Jeffrey, in his own words: “My version of being gay means nothing more than the sheer fact that, at the end of the day, i’ll probably end up with a dude (sorry ladies!).
Over the years, it’s been a challenge to find solid friendship (in the gay community, at least) and cultivate healthy romance (also in the gay community, obviously), but I’m proud to say that my greatest challenges have ultimately resulted in some of my greatest successes as a grown up.
For the majority of my adulthood, I attributed being gay solely to dating, and avoided navigating the waters of friendships with other people who were gay. In all honesty, I’m not sure that I even realized that I needed gay friends, and struggled to make platonic friendships with other gay men outside the circle of people that I casually dated. All I know is that as I entered my mid-twenties, I looked around at my life and found myself awkwardly surrounded by a small handful of gay friends that I had either dated or had romantic history with at some point. To make matters worse, my dating history lined up as more of a rogues gallery that one of my friends summed up perfectly in stating that I “tended to seriously involve myself with sociopaths”.
It was at this point in my life that I made a concerted effort to seek out friendship before partnership, free of romantic strings and entanglement. Looking back, I still can’t pinpoint whether it was overall insecurity or my inner-middle aged single woman (that feared I would never find someone) that drove me to be so romantically consumed, but it was only when I let go of the search for “the one” that I was able to generate true friendships and (waduya know!) find someone to love.
That (all that!) being said, my greatest success is finding and connecting with people who love me and who I love, both platonically and romantically. Platonically, I’ve been lucky to meet a few “lifers” (friends for life) over the past few years who, from near and far and always with laughter and good times, continually inspire and encourage me through the journey of life that we share. Romantically, all I can really say is that there’s nothing more special than seeing the world and sharing a laugh and a smile with the man that I met under the stars by the crashing waves.
The short story of my coming out involves a tumultuous time period after my dad died (my own version of the roaring 20’s!) that consisted of rampant and uninformed trial and error that either shaped my character or scarred me for life (jury’s out, I still haven’t quite figured that one out yet). Although I currently try to live life unapologetically and without regrets, my early days of exploration included a variety of instances and experiences that I would probably take back if I thought about them long enough (which is probably not unlike the journey that most people lead at some point in their lives).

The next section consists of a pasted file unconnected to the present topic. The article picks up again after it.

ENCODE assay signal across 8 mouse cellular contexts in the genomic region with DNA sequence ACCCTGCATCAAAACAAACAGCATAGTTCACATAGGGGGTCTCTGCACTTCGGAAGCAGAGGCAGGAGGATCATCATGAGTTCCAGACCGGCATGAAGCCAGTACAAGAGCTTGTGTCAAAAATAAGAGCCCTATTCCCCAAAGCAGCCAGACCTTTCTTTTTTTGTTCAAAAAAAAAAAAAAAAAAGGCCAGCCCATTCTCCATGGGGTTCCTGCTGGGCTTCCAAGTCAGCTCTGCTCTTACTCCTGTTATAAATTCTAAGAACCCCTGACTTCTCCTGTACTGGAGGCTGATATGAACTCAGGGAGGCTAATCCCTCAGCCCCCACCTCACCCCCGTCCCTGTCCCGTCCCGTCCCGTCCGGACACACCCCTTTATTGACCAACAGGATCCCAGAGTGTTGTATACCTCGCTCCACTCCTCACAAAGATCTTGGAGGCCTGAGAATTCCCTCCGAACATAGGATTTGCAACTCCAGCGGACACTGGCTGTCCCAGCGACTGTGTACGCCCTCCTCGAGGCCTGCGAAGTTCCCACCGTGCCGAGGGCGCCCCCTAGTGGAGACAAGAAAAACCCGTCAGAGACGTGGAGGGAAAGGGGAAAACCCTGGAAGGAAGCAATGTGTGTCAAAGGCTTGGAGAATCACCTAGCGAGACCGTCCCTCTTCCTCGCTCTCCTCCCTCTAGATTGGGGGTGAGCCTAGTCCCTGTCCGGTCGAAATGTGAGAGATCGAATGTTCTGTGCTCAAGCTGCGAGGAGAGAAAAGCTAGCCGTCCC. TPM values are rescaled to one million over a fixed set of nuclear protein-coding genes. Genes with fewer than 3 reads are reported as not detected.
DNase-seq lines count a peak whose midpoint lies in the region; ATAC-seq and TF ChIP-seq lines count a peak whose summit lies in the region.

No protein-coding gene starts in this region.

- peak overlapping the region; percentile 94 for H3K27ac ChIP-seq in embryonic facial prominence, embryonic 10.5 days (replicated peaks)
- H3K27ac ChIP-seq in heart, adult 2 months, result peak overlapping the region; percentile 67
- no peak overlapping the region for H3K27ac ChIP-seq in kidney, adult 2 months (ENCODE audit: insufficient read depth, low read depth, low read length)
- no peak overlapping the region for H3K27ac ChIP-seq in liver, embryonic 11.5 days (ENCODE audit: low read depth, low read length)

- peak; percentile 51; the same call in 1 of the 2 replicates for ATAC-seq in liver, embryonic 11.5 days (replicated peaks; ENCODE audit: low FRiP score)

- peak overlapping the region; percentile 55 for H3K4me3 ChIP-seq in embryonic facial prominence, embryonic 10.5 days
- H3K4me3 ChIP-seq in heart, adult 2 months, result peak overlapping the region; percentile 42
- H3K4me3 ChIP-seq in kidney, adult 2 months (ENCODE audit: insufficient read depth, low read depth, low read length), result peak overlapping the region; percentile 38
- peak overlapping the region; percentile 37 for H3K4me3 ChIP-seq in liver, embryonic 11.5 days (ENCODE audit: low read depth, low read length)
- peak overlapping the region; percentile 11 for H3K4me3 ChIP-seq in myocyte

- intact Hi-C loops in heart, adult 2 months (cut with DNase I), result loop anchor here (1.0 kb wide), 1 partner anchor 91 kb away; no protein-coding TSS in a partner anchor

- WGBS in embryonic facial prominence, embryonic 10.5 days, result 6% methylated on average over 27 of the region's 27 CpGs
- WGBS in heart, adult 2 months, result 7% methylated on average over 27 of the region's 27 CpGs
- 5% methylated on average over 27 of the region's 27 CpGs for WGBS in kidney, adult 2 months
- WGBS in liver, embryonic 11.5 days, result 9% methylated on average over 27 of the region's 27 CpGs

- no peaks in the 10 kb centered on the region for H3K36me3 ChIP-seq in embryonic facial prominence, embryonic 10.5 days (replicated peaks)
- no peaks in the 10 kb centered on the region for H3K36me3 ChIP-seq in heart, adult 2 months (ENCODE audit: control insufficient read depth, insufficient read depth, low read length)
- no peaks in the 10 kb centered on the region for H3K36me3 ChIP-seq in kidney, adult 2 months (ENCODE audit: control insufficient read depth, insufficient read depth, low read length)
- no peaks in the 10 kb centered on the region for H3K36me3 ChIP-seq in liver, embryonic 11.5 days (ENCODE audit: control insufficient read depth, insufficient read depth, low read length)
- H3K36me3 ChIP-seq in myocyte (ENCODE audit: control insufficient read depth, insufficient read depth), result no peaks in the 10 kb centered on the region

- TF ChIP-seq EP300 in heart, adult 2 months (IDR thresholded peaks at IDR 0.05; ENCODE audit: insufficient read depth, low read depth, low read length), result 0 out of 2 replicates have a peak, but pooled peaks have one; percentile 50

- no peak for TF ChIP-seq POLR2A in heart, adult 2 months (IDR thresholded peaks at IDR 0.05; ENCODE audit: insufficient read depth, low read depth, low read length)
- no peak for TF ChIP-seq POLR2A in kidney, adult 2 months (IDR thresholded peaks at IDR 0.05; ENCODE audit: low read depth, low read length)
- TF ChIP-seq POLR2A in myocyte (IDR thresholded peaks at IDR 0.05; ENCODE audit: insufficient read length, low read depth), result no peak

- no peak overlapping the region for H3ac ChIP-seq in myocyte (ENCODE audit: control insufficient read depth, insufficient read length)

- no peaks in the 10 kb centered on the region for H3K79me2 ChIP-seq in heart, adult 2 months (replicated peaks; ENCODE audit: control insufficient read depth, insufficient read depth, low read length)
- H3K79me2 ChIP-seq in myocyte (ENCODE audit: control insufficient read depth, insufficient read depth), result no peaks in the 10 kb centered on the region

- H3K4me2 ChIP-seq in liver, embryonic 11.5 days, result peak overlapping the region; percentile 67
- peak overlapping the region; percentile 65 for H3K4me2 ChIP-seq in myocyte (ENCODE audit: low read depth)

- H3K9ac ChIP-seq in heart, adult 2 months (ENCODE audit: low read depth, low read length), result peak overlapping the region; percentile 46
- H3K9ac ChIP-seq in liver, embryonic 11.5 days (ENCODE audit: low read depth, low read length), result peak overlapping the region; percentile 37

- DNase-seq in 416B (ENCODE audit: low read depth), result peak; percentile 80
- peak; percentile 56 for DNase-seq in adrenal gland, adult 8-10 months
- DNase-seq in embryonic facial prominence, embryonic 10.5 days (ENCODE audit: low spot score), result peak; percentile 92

Ironically, I don’t think that I actually ever came out officially to the world (unless a public blog/photo feature on a website that’s very subtly titled “The Gay Men Project” counts). My personal view is that coming out is a personal journey of self-acceptance that led me to gradually get over the notion that I am letting people down by being who I am and loving who I love. It’s been a tough learning curve, but I’ve slowly been able to let go of the guilt and feelings of let-down that go along with leading a life that defies societal norms, traditional convention, and pretty much everything my parents raised me to be. In this sense, I guess I’m still very much in the 7th inning stretch of my coming out process, and in spite of a good number of people knowing that I’m gay, I’m still a work in progress, learning daily what it means to be gay and find satisfaction in life.
(With regards to the gay community in Orange County) There’s a gay community in OC? They don’t call it the Orange Curtain for nuthin!
(Advice I’d give my younger self) On friends, family, and acceptance: realize that acceptance takes time, and sometimes requires one to be generous with grace in the face of those who aren’t quite ready to adjust their understanding of who you are. People won’t always be ready for the truth (and will sometimes, surprisingly, be surprised!), but time heals wounds (sometimes lots of time!), and oftentimes brings about understanding. Don’t give up on lifelong friendships because of a bad knee-jerk reaction.
On love, friendship, and relationships: a younger version of me would probably benefit from being told to worry less about finding “the one” and worry more about building friendships with solid people that will be there through the thick and thin, unconditionally. Love and partnership will come when the time is right, but good friends make the world go ’round.”